Since Israel has been experiencing sharav conditions recently I thought the following might be of interest to readers.
In the lands the southeastern end of the Mediterranean Sea the period from early–May to mid–June is a transitional season from the wet winter months to the dry summer ones. At times the wind blows in from the desert (from the east), and not from the Mediterranean Sea (from the west—which is normal). At those times the humidity drops drastically and a fine dust that permeates everything fills the air. These dry dusty events are called a hamsin, a sirocco, or a sharav.
Under these conditions the green grass rapidly turns brown and the wild flowers die.
“The grass withers and the flowers fall,
because the breath of the LORD blows on them.
Surely the people are grass.
The grass withers and the flowers fall,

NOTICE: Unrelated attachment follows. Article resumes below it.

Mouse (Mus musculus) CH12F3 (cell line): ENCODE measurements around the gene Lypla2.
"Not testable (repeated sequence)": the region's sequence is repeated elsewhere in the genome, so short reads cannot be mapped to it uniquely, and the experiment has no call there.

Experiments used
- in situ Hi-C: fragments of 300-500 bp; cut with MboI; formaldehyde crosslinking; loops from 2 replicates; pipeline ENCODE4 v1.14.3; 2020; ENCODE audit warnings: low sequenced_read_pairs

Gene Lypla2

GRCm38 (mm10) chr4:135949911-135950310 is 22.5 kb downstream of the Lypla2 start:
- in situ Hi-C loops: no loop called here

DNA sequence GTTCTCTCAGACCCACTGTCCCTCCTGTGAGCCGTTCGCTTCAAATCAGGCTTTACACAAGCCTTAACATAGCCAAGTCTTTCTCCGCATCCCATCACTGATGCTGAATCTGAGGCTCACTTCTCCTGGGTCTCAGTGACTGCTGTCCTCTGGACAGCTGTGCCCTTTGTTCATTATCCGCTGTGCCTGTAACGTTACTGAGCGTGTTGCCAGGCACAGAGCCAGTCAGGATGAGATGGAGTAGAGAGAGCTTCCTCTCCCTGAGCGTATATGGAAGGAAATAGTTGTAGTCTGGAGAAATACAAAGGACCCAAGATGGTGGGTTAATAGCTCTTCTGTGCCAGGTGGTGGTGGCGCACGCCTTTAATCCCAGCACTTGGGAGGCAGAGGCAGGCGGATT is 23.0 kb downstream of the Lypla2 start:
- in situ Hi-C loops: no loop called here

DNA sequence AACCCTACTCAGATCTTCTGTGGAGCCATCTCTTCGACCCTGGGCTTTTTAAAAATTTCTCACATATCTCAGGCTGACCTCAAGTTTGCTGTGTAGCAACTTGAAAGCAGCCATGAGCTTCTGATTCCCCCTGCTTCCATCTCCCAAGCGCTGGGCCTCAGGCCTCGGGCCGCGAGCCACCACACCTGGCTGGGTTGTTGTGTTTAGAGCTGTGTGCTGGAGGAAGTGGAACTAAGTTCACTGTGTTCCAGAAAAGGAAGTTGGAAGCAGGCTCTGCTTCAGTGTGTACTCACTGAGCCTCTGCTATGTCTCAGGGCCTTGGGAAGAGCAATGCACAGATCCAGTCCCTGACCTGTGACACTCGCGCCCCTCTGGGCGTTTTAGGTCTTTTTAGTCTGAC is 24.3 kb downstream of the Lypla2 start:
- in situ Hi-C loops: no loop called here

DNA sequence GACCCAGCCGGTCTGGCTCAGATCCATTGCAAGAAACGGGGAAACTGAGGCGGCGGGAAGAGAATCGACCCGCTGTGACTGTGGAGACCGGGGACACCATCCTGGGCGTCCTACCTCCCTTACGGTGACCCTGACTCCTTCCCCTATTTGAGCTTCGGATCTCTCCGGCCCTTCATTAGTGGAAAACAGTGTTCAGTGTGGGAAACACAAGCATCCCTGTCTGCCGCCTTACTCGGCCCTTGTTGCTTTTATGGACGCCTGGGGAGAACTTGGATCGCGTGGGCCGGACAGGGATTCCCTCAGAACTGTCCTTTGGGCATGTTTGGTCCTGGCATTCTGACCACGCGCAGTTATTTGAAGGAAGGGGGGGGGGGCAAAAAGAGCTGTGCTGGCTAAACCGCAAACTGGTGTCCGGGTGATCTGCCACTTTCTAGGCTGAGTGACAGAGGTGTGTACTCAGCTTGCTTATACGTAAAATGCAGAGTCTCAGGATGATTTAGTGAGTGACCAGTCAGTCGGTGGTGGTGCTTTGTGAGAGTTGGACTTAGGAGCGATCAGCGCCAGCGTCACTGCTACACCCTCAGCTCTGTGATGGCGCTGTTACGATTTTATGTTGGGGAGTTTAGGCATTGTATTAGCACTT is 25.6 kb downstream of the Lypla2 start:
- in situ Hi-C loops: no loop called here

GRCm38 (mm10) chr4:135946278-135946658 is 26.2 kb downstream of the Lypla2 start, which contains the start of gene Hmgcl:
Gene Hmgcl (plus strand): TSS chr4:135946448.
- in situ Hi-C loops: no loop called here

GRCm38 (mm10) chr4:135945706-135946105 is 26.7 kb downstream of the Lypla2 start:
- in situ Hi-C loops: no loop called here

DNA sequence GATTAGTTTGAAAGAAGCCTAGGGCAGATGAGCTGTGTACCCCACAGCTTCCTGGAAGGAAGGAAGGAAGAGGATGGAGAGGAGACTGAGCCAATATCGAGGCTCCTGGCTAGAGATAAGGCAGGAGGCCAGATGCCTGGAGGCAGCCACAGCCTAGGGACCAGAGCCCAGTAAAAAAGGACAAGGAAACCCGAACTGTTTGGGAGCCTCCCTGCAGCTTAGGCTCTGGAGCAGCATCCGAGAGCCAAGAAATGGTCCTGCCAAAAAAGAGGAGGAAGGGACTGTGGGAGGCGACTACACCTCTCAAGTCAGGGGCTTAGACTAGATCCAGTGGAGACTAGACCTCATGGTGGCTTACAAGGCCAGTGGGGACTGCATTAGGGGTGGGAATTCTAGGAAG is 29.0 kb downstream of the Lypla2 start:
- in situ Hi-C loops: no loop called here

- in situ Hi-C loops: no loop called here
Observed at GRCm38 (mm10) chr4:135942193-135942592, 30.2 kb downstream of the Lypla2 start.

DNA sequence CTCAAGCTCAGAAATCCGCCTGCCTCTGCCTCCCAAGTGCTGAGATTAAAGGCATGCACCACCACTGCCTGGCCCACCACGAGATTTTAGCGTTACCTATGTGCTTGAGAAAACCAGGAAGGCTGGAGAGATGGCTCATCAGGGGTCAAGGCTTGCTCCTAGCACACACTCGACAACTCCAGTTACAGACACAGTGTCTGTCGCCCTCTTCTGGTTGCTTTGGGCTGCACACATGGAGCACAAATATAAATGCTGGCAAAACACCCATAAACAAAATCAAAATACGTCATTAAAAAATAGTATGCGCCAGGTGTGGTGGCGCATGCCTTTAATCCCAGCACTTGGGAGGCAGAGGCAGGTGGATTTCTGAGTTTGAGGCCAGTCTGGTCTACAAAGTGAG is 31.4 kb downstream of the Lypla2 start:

but the word of our God stands forever.”
Isaiah 40:7–8 (NIV)
The positive effect of these winds is that the hot dry weather aids the ripening of the grains by “setting” them before the harvest. It is during this season that first the barley and then the wheat harvest take place.
The Zondervan Atlas of the Bible, pp. 30–31
All the camera settings and filters were the same.
A similar transition takes place in September/October, but this is from the dry summer months to the wet winter months.
For more free, high–resolution images of a hamsin click Click Here.